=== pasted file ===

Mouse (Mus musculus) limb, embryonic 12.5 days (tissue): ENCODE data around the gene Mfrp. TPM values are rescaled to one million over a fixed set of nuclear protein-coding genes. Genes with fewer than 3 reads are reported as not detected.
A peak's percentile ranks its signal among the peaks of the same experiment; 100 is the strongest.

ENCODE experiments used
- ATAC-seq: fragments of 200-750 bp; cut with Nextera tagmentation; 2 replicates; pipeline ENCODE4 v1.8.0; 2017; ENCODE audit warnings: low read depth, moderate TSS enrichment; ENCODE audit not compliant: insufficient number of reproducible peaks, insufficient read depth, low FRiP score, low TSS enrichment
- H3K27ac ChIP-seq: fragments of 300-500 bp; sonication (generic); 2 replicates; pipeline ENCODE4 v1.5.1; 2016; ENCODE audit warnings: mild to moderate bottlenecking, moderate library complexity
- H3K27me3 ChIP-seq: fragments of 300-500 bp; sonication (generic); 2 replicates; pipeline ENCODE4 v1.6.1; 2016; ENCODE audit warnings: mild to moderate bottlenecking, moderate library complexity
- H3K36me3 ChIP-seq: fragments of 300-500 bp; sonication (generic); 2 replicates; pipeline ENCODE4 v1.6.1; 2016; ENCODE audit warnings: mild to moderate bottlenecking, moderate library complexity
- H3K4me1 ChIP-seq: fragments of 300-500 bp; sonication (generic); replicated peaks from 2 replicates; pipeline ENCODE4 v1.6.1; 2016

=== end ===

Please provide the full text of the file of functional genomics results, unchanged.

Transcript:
Mouse (Mus musculus) limb, embryonic 12.5 days (tissue): ENCODE data around the gene Mfrp. TPM values are rescaled to one million over a fixed set of nuclear protein-coding genes. Genes with fewer than 3 reads are reported as not detected.
A peak's percentile ranks its signal among the peaks of the same experiment; 100 is the strongest.

ENCODE experiments used
- ATAC-seq: fragments of 200-750 bp; cut with Nextera tagmentation; 2 replicates; pipeline ENCODE4 v1.8.0; 2017; ENCODE audit warnings: low read depth, moderate TSS enrichment; ENCODE audit not compliant: insufficient number of reproducible peaks, insufficient read depth, low FRiP score, low TSS enrichment
- H3K27ac ChIP-seq: fragments of 300-500 bp; sonication (generic); 2 replicates; pipeline ENCODE4 v1.5.1; 2016; ENCODE audit warnings: mild to moderate bottlenecking, moderate library complexity
- H3K27me3 ChIP-seq: fragments of 300-500 bp; sonication (generic); 2 replicates; pipeline ENCODE4 v1.6.1; 2016; ENCODE audit warnings: mild to moderate bottlenecking, moderate library complexity
- H3K36me3 ChIP-seq: fragments of 300-500 bp; sonication (generic); 2 replicates; pipeline ENCODE4 v1.6.1; 2016; ENCODE audit warnings: mild to moderate bottlenecking, moderate library complexity
- H3K4me1 ChIP-seq: fragments of 300-500 bp; sonication (generic); replicated peaks from 2 replicates; pipeline ENCODE4 v1.6.1; 2016